Reliability Driven Maintenance--Closing the CMMS "Value Gap"? Part One: Trends and Definition

The Maintenance Approach Evolution

Although enterprise asset management (EAM) and computerized maintenance management systems (CMMS) software continue to grab headlines as a realistic way to reduce expenses and increase revenues, the growing pressure for improving customer responsiveness and profits has lately pretty much changed the traditional role of asset management. Namely, the metric of plant maintenance should now be in the ability of the plant to meet the strategic goals of the company beyond customarily expected cost savings, such as improved plant output, performance predictability, product quality, customer service, safety, environmental control, etc. For one, an effective preventive maintenance program can improve equipment's required utilization and availability, enabling production schedules to be achieved, especially when an exorbitantly expensive equipment replacement is a no option during depressed economic times. Extending into the customer base, this applies as much to improved standards of customer service as it does to product quality.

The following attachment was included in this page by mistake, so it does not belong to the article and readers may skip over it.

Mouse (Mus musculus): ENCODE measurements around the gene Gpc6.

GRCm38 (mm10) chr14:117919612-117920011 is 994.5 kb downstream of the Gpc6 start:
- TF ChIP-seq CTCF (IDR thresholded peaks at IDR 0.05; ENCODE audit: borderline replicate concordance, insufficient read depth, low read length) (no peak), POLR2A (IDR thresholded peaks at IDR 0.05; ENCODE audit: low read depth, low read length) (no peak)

The importance of ascertaining the proper maintenance work as a result of a still ongoing plant maintenance approach evolution could even be deducted from analyzing several APICS Dictionary (the 11th Edition) definitions. Namely, the 1960s and 1970s were characterized by the "Fix it when broken" approach of merely reacting to unplanned and unwanted breakdowns. Associated with breakdowns is also a bad word, downtime, which is the time when a resource is scheduled for operation but is not producing for reasons such as maintenance, repair, and overhaul (MRO), or setup. In the case of a repair, this typically consists of lost times to report or notice fault, assess fault, gain physical access to the equipment, study reference manuals (if something like that exists at all), obtain spare parts, obtain necessary tools (which also might not exist at all as a standard offering and will have to be invented or made), perform actual repair work (which is often only half of the entire downtime cycle), sign-off the work order, and accommodate certain miscellaneous time items due to the interruption.